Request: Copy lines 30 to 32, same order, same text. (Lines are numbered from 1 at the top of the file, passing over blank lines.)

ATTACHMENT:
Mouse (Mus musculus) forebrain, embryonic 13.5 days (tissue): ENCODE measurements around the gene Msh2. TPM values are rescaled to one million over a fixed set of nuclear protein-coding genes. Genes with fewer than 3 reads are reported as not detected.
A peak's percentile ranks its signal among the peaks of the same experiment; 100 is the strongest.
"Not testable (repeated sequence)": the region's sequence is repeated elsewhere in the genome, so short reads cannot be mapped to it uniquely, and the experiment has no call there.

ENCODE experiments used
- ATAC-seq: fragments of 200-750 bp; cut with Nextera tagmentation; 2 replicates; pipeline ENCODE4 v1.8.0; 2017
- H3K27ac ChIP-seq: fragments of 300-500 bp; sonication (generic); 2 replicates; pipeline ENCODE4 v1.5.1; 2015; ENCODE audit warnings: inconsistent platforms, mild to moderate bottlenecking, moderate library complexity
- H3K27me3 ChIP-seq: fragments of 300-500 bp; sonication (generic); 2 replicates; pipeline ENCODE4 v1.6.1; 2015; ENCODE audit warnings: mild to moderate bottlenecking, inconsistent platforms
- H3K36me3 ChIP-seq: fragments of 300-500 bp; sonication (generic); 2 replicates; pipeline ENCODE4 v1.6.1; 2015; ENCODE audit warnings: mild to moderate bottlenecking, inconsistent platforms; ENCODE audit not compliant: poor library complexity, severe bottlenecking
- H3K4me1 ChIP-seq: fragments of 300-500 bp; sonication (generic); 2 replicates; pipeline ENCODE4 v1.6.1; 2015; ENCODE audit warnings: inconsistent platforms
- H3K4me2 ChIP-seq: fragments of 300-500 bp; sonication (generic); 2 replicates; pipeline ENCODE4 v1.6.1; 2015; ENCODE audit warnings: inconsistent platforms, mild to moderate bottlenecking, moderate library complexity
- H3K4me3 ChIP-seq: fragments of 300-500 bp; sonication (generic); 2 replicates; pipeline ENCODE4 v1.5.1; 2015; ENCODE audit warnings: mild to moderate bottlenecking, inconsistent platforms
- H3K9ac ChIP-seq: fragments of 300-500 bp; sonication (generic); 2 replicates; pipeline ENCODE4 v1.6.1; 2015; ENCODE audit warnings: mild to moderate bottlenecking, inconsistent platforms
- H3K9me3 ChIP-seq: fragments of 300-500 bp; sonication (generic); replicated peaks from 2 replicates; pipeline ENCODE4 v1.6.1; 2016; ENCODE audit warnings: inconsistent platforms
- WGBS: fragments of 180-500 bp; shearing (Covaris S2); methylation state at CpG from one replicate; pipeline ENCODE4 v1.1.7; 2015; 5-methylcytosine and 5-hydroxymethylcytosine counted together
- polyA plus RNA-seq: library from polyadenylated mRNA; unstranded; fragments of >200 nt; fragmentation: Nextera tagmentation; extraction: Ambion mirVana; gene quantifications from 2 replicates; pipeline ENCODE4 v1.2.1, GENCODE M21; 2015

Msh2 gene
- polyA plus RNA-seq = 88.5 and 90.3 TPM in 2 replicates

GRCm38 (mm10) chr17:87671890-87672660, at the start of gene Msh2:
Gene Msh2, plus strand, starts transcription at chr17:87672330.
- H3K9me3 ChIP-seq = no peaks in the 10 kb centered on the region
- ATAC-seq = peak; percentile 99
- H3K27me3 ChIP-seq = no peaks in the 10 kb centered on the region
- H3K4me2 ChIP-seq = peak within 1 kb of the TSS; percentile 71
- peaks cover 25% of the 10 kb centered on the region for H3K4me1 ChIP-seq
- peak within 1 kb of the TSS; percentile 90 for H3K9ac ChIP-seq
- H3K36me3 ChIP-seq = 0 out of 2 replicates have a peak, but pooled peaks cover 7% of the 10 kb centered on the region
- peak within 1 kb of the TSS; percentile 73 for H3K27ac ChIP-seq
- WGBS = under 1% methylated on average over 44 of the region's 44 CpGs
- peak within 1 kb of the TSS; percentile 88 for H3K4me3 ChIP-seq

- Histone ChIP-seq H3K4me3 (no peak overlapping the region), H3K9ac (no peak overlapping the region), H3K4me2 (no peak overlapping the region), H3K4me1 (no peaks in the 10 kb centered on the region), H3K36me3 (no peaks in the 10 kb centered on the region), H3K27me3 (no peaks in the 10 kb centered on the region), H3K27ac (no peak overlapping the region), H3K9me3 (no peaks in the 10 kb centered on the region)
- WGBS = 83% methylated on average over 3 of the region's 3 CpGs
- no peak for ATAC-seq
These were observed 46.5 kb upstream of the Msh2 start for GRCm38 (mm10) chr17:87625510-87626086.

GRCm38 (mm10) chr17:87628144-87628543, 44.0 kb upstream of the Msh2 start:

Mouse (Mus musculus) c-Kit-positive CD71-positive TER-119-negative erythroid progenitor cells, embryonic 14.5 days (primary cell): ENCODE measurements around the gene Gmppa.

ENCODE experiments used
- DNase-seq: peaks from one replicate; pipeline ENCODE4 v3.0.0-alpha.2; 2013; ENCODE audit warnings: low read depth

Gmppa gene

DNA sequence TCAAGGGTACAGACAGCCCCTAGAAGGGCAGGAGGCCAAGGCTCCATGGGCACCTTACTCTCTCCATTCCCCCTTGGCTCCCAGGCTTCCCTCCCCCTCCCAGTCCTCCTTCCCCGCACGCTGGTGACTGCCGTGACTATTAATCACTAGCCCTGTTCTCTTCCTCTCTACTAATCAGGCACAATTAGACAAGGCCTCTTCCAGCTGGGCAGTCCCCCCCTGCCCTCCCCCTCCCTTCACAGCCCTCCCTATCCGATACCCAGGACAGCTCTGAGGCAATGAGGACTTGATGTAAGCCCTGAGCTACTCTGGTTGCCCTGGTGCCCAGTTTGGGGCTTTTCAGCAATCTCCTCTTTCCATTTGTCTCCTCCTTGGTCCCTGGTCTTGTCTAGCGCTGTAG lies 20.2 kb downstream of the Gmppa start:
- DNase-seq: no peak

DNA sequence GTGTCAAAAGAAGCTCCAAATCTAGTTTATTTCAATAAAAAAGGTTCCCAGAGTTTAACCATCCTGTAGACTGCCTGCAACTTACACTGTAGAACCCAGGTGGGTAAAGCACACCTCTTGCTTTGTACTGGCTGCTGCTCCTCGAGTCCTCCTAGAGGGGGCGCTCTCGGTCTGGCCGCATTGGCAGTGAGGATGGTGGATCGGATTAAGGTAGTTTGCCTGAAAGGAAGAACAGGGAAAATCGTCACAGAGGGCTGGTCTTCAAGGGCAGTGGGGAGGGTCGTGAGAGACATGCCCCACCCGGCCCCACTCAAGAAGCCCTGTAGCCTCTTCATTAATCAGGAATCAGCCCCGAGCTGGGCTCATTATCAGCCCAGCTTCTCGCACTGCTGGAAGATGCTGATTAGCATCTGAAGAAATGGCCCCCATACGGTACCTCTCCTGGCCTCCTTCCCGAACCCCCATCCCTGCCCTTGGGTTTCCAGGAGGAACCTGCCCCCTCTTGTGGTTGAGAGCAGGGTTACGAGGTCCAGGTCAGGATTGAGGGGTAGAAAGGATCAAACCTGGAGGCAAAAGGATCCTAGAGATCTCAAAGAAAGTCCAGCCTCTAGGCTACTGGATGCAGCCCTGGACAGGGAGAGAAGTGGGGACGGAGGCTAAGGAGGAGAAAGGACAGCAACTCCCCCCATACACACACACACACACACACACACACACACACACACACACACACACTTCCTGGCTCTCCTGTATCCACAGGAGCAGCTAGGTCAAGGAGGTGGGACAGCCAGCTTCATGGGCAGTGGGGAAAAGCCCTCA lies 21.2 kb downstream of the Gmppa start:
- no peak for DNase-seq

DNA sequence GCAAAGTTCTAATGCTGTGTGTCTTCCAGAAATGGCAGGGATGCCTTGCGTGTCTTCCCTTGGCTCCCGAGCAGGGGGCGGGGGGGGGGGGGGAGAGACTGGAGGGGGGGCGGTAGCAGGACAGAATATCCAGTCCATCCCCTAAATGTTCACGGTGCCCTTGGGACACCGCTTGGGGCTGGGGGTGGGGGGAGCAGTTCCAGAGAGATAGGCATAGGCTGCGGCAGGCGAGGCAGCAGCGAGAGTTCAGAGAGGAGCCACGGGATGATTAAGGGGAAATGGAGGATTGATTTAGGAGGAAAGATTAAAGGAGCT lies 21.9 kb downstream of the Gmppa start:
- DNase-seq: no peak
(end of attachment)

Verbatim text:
- Histone ChIP-seq H3K4me3 (no peak overlapping the region), H3K9ac (no peak overlapping the region), H3K4me2 (no peak overlapping the region), H3K4me1 (no peaks in the 10 kb centered on the region), H3K36me3 (no peaks in the 10 kb centered on the region), H3K27me3 (no peaks in the 10 kb centered on the region), H3K27ac (no peak overlapping the region), H3K9me3 (no peaks in the 10 kb centered on the region)
- WGBS = 83% methylated on average over 3 of the region's 3 CpGs
- no peak for ATAC-seq